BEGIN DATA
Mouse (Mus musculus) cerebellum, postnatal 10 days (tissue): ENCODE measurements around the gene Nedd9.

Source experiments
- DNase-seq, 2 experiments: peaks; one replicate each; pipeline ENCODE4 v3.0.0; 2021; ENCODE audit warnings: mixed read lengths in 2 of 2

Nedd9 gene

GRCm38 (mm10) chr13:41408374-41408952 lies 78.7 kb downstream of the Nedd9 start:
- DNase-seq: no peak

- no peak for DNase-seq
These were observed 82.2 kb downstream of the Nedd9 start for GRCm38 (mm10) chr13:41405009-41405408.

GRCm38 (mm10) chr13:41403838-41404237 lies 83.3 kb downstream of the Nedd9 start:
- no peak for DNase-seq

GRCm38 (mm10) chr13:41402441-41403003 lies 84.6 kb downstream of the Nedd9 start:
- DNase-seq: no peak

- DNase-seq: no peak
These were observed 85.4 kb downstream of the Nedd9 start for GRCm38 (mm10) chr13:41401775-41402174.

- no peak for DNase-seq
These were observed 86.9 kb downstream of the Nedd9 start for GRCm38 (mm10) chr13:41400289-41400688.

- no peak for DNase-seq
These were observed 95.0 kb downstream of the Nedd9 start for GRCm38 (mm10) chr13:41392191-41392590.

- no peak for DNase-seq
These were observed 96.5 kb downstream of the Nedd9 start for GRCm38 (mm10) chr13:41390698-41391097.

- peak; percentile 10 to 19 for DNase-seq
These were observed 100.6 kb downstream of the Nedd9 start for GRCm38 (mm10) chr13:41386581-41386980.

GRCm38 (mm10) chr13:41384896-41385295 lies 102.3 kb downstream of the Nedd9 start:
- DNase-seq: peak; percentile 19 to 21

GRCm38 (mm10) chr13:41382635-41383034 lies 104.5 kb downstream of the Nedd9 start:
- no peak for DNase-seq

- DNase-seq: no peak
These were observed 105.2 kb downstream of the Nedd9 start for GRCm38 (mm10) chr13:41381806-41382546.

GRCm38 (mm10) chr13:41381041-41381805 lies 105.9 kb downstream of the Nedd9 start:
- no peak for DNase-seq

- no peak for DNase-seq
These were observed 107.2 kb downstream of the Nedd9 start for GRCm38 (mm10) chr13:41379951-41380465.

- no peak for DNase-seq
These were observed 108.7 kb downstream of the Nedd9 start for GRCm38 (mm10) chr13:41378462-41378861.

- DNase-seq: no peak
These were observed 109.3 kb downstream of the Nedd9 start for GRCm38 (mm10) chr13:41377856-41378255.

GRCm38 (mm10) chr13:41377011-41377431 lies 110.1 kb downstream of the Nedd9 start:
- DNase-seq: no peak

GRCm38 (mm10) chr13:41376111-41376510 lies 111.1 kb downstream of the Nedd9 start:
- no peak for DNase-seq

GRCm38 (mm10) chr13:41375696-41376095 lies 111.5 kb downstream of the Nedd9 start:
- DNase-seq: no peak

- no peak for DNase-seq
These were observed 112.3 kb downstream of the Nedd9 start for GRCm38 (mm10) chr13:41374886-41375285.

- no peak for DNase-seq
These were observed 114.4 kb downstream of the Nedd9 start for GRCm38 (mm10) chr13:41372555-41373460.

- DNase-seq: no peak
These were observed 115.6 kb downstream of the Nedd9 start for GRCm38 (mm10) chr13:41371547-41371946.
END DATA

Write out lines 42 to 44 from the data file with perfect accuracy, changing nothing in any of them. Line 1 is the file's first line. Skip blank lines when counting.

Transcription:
- DNase-seq: no peak

- no peak for DNase-seq
These were observed 112.3 kb downstream of the Nedd9 start for GRCm38 (mm10) chr13:41374886-41375285.